The next stage is to Adapt. Adaptability can be achieved by evolving systems, people and processes to a new reality. When this is done, the priorities for organisations can quickly transition to investments that return a business to growth, strengthen business operations and increase the viability of the organisation even in the face of economic uncertainty.
Every investment will be evaluated on business impact, even as budgets and spending contracts remain uncertain. This is a period of changing systems, changing business models, changing processes and changing team structures. Technology is once again a catalyst and accelerant to achieving ambitious goals that create competitive differentiation.
Stage three is when organisations can start to Accelerate towards a “digital-first” model for business and IT, build sustained competitive advantage and harden the business against future crises. Organisations equipped to adapt and evolve in the current environment are in a position to make radical investments that will drive them forward with a focus on growth and innovation. Unburdened by rigid systems, processes and cultures, these businesses are free to make bold decisions that will help them thrive.
“Businesses that have reached this point have navigated some of the most challenging and uncertain scenarios imaginable. From making it work to finding new ways to work. The path ahead is about forging better ways of doing business. Leading-edge innovations can help to define the future business state, reshape long-term customer engagement models, enhance the productivity and effectiveness of employees, and even define marketplaces and industries”, Devan explained.
The Future of Work is Nigh
It is uncertain when things will get better, but one thing is for certain, the pandemic has revolutionised the way we work. With a global recession looking increasingly likely, Devan believes skills and training will be paramount for organisations. By making this core to the recovery, organisations and employees will be in a stronger position to respond to the business imperatives of the future.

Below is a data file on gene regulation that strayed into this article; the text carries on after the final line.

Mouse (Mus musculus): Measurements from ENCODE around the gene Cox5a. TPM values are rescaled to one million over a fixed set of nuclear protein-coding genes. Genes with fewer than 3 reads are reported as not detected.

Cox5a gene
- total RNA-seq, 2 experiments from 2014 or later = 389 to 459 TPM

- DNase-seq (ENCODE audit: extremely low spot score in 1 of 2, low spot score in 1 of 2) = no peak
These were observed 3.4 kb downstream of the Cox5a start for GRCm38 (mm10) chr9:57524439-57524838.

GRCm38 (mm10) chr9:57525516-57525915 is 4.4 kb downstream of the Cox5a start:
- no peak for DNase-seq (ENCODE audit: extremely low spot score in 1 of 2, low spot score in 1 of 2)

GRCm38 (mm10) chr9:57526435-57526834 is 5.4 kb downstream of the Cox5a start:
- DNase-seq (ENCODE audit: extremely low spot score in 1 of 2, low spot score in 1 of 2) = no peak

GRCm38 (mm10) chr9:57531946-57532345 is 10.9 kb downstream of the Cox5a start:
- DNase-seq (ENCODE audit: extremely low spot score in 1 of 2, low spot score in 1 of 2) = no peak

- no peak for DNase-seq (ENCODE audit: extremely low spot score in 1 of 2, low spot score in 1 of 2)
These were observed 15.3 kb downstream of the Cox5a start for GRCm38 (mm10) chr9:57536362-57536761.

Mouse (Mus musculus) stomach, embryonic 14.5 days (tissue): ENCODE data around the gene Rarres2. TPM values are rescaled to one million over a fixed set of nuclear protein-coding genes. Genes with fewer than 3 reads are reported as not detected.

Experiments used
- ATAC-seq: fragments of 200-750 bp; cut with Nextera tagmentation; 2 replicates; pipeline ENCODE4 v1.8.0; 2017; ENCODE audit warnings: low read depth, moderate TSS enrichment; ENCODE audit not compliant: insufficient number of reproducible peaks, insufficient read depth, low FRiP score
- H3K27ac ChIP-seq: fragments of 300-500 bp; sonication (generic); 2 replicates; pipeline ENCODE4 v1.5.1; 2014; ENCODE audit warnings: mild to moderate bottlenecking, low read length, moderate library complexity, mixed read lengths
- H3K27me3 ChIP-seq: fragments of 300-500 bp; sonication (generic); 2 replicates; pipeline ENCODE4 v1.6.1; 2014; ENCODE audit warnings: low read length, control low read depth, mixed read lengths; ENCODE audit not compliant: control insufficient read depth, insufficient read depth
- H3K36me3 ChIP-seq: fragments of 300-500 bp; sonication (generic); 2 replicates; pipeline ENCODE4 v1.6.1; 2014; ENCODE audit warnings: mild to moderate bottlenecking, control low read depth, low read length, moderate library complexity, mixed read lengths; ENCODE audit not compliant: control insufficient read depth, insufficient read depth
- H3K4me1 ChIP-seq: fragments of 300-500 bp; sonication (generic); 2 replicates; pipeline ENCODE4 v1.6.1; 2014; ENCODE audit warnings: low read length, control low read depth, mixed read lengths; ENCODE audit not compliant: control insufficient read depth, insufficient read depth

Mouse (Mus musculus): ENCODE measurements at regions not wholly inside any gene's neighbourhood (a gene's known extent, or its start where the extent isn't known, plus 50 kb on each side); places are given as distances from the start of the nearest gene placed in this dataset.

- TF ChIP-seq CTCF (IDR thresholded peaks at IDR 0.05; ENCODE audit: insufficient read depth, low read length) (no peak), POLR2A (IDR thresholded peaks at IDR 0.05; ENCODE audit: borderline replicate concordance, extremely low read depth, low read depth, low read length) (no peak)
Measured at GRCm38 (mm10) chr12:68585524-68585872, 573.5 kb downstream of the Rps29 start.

“The crisis inspires us to rethink the very nature of work itself. Before the pandemic, working from home was a luxury reserved primarily for knowledge workers. That reality is now changing. We will look back on 2020 as a watershed moment when distributed work went mainstream for millions globally. The upside here is significant. There is now improved quality of life for workers, a chance for businesses and employees to reduce their carbon footprint as well as an opportunity to expand access to a more diverse workforce”, he said.
It is indeed a stressful time for many. However, Devan believes that against this backdrop, our collective response to the pandemic demonstrates that we are smart, compassionate and resourceful. For VMware, the company is committed to doing its best to support its community – employees, customers and partners – and their needs in the weeks and months ahead.
“I am heartened by the many stories, big and small, of how people are doing everything in their power to address urgent needs and find solutions that work. Our instinct is to reach out across boundaries to help those most in need. These qualities will help us push through this incredibly challenging chapter. And they are the values that will propel us forward when we emerge on the other side of this crisis”, he concluded.